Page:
Libraries, Archives, Technology, Impending Doom
What, you may ask, is the best thing to do with information?
Share it of course!
Thus, in honor of May Day – also known as International Workers’ Day – and in the spirit of mutual aid, we here at the Shipwreck are happy to share with you some repositories of radical goodness to give you some provocative reading…
This archive may have “Marxists” in its title but zounds do they ever have a lot of material. From the First International to the Fourth International, and from Maoism to the Frankfurt School – this archive provides a stunning amount of content. Beyond Marxism (and Marxists) this site also features impressive amounts of content pertaining to feminism, National Liberation movements, and even a fair bit of classical political philosophy.
While this is a great site to go to for a specific thinker, it’s also a great place to simply browse – you will come across fantastic stuff: like Paul Robeson’s testimony to the House Committee on Un-American Activities or the Autobiography of Mother Jones.
Granted, there have been some trouble on this site of late: read more.
A great collection of works from some of the “big names” in anarchism (like Emma Goldman and Peter Kropotkin) along with a smattering of material from “bright but lesser lights” (including Lucy Parsons and Herbert Read).
With what is the public domain filled? If you said “awesome books” than you are correct! If you’re looking for May Shelley’s Frankenstein, William Morris’s News From Nowhere, Oscar Wilde, Jane Austen, Franz Kafka, or [insert an author whose work is in the public domain]…you will find it here for the wonderful price of “free.”
This site provides an impressive archive of articles (and other pieces) pertaining to feminism, anarchism, anarcha-feminism, gender, sexuality, and much more. A great resource on an often-overlooked topic. From the about section: “an archive of nearly all written/online pieces on anarcha-feminism and lots of radical pieces on other related topics that are marginalized because of their relationship to gender.”
From their “about us”:
“The mission of the Queer Zine Archive Project (QZAP) is to establish a “living history” archive of past and present queer zines and to encourage current and emerging zine publishers to continue to create. In curating such a unique aspect of culture, we value a collectivist approach that respects the diversity of experiences that fall under the heading “queer.”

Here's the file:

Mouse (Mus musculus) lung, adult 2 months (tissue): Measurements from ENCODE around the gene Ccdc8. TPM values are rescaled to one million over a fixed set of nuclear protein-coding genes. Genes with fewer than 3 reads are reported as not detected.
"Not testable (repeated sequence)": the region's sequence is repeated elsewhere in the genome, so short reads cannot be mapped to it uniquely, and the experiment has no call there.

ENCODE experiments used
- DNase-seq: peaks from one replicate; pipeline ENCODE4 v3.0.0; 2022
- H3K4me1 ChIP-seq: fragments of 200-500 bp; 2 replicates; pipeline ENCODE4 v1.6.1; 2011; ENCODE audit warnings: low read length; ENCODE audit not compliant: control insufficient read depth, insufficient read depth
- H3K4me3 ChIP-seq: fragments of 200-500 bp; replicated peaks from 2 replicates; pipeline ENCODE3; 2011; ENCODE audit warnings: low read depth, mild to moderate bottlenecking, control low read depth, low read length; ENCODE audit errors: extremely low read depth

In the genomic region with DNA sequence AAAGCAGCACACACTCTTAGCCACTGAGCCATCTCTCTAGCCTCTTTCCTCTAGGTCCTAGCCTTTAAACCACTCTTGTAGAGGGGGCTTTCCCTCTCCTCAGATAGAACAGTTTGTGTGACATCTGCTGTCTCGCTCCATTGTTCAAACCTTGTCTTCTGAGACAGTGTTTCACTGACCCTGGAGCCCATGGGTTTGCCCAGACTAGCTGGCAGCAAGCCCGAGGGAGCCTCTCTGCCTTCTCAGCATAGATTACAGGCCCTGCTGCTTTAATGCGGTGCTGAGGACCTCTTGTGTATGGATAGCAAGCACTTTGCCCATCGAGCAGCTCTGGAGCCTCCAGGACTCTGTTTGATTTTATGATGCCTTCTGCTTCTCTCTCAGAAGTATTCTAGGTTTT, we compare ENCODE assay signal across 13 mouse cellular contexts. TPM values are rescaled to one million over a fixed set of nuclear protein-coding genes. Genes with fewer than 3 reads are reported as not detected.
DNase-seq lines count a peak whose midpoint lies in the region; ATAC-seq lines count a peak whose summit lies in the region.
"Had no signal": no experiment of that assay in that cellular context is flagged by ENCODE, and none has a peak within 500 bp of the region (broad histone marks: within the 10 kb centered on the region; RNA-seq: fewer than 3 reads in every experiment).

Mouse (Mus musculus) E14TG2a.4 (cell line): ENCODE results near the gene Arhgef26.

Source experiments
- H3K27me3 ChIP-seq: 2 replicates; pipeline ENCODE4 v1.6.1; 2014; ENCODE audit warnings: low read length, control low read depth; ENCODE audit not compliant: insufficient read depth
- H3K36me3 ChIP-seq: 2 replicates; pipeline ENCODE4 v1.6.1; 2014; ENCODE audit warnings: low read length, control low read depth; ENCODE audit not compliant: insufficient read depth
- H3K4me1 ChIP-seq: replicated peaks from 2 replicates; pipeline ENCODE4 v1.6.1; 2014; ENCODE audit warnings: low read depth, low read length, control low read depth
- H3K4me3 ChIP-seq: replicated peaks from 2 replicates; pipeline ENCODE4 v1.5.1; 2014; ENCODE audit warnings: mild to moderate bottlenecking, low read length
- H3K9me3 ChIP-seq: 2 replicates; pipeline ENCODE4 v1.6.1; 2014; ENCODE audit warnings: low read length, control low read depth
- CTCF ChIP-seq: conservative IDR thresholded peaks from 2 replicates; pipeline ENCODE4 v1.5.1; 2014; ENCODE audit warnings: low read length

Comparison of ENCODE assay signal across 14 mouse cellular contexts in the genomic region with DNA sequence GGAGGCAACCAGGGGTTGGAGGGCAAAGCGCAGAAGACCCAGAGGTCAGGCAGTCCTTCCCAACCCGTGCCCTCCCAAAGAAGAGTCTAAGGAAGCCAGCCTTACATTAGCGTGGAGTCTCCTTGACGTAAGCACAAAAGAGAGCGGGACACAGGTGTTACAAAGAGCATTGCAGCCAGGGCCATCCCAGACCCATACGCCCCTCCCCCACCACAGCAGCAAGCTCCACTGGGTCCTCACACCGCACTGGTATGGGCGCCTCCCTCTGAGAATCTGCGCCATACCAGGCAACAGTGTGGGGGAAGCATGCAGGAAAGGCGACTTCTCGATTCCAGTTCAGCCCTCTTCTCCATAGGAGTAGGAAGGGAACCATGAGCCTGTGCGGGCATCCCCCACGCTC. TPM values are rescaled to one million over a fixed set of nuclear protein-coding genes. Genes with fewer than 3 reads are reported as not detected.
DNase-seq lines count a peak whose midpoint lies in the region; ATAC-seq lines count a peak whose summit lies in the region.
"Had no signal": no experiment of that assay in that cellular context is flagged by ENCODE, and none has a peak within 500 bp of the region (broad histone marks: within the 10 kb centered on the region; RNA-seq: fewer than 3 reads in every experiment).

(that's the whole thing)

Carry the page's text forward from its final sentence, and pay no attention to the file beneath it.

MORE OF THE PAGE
Zines are awesome! Go read some!
“The Luddite uprisings in the Midlands and North of England took place 200 years ago, between 1811 and 1816. Over the next 2 years, there is an opportunity to look back at those times and learn about the events that took place and the wider context of the time.” History with a hammer!
A robust assortment of materials from various branches of the anarchist rhizome – from Hakim Bey to David Graeber to anonymous collectives to the entirety of the “Anarchist FAQ.” And to make it easy for you these texts are all available in a range of easily downloadable formats.
These two resources will provide plenty of reading material for those interested in a serious critique of technology and technological society. While both sites features quite a bit by John Zerzan, they also have a fair bit of other interesting content: On-Line Luddism has some works by Langdon Winner (and Thomas Pynchon’s “Is it OK to be a Luddite?”) while Primitivism has some Lewis Mumford.
You can always count on CrimethInc. to put out content that will make you…well…think (or should I say thInc.?) Many of their texts, and some of their movies are online. Apropos of nothing – I’ve been highly enjoying their most recent book the “Contradictionary.”
While the fine folks at Heathwood Press have been creating lots of interesting new content advancing critical theory for the current day, they also have a great archive of past work by some of the major figures in the Frankfurt School (Marcuse, Adorno, Horkheimer, Benjamin, etc…).
Ken Knabb’s site offers (excellent) translations of many of the key Situationist texts including Guy De Bord’s Society of the Spectacle.
“libcom.org is a resource for all people who wish to fight to improve their lives, their communities and their working conditions” and their library “contains over 10,000 articles.” A great variety of great content!
Happy May Day!
See you in the streets!